FutureStarr

A dog's purpose

A dog's purpose

A dog's purpose

It’s the unique perspective of a dog that gives the story its meaning–a different perspective than that of the humans whose lives it touches.For decades, psychologists have studied how long-term, meaningful goals develop over the span of our lives. The goals that foster a sense of purpose are ones that can potentially change the lives of other people, like launching an organization, researching disease, or teaching kids to read.Indeed, a sense of purpose appears to have evolved in humans so that we can accomplish big things together—which may be why it’s associated with better physical and mental health. Purpose is adaptive, in an evolutionary sense. It helps both individuals and the species to survive.

Purpose

Reading connects us to people we’ll never know, across time and space—an experience that research says is linked to a sense of meaning and purpose. (Note: “Meaning” and “purpose” are related but separate social-scientific constructs. Purpose is a part of meaning; meaning is a much broader concept that usually also includes value, efficacy, and self-worth.

Want to help high schoolers find purpose? The GGSC's Purpose Challenge for students, educators, and parents incorporates cutting-edge science into videos and interactive exercises. Students can get help with their college essay and win up to $25,000 in scholarship money.Sometimes, another person’s pain can lead us to purpose. When Christopher Pepper was a senior in high school, a “trembling, tearful friend” told him that she had been raped by a classmate. “I comforted as well as I could, and left that conversation vowing that I would do something to keep this from happening to others,” says Christopher. He kept that promise by becoming a Peer Rape Educator in college—and then a sex educator in San Francisco public schools. (Source:greatergood.berkeley.edu)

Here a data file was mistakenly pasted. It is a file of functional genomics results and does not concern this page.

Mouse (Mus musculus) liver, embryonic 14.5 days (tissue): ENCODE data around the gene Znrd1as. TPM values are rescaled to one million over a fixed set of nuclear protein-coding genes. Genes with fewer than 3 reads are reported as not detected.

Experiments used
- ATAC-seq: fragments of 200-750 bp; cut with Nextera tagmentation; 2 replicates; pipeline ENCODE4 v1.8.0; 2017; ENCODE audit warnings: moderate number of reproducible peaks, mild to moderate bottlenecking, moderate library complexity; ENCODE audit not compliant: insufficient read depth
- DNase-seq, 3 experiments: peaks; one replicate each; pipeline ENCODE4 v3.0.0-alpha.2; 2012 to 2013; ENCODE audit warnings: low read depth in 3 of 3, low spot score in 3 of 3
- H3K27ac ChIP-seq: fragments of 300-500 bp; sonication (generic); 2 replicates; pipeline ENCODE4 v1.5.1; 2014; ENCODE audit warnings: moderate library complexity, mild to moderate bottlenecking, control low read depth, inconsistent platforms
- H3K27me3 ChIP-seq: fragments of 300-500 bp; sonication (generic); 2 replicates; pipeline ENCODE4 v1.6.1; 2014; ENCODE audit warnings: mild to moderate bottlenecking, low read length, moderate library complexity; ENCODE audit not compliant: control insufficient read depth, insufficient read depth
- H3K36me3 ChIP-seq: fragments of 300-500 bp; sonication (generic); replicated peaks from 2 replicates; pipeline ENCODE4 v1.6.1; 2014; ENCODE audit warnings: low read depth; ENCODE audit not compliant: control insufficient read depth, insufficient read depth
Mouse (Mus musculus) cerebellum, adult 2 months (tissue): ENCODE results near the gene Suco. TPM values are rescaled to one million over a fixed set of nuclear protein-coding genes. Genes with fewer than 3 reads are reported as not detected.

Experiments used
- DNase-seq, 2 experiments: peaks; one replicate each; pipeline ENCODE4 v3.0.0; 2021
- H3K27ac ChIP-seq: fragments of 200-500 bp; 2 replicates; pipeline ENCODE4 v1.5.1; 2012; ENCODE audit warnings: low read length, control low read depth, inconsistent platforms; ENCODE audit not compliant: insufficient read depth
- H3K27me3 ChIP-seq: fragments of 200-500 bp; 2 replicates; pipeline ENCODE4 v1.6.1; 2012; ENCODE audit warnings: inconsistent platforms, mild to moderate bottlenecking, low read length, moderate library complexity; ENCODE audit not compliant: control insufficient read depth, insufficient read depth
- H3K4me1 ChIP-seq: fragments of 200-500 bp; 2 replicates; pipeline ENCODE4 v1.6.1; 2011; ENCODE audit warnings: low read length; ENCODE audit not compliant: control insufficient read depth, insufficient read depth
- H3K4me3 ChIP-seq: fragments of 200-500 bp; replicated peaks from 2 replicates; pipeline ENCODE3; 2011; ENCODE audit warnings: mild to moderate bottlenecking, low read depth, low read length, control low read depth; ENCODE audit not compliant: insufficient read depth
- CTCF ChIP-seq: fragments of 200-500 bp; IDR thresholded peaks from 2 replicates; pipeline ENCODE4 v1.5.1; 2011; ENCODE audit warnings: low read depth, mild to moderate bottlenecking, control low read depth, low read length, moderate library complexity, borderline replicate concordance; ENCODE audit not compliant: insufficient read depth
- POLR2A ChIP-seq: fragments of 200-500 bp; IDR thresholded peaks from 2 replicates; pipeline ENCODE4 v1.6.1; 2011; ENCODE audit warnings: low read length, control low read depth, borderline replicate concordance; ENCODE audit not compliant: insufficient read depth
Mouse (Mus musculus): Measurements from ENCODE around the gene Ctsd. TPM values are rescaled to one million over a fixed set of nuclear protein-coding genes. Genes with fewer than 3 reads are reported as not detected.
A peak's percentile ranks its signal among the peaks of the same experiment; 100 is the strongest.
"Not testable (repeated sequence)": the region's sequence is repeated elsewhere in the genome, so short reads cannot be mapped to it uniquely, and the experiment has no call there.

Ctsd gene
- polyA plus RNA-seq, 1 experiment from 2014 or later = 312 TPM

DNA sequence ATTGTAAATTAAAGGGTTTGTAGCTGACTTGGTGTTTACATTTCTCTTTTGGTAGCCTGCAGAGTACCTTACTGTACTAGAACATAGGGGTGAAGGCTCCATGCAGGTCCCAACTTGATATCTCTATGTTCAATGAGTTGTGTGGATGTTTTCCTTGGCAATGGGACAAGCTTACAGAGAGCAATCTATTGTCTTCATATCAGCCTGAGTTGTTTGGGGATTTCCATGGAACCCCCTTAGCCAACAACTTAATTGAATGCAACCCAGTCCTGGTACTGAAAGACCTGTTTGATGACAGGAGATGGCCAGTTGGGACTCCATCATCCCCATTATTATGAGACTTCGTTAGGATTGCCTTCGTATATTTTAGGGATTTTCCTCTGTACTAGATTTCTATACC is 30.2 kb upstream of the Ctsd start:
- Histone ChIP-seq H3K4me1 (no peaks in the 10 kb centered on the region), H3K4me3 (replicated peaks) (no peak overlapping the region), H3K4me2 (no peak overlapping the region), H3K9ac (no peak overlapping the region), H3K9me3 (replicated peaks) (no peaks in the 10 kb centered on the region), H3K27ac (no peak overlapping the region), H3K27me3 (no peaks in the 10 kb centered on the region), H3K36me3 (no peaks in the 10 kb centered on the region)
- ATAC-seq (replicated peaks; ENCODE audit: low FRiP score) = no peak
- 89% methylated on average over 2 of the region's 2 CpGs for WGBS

Help

Despite this growing understanding, however, a big challenge remains. In our work training thousands of managers at organizations from GE to the Girl Scouts, and teaching an equal number of executives and students at Harvard Business School, we’ve found that fewer than 20% of leaders have a strong sense of their own individual purpose. Even fewer can distill their purpose into a concrete statement. They may be able to clearly articulate their organization’s mission: Think of Google’s “To organize the world’s information and make it universally accessible and useful,” or Charles Schwab’s “A relentless ally for the individual investor.” But when asked to describe their own purpose, they typically fall back on something generic and nebulous: “Help others excel.” “Ensure success.” “Empower my people.” Just as problematic, hardly any of them have a clear plan for translating purpose into action. As a result, they limit their aspirations and often fail to achieve their most ambitious professional and personal goals.

Our purpose is to change that—to help executives find and define their leadership purpose and put it to use. Building on the seminal work of our colleague Bill George, our programs initially covered a wide range of topics related to authentic leadership, but in recent years purpose has emerged as the cornerstone of our teaching and coaching. Executives tell us it is the key to accelerating their growth and deepening their impact, in both their professional and personal lives. Indeed, we believe that the process of articulating your purpose and finding the courage to live it—what we call purpose to impact—is the single most important developmental task you can undertake as a leader. (Source:hbr.org)

 

 

 

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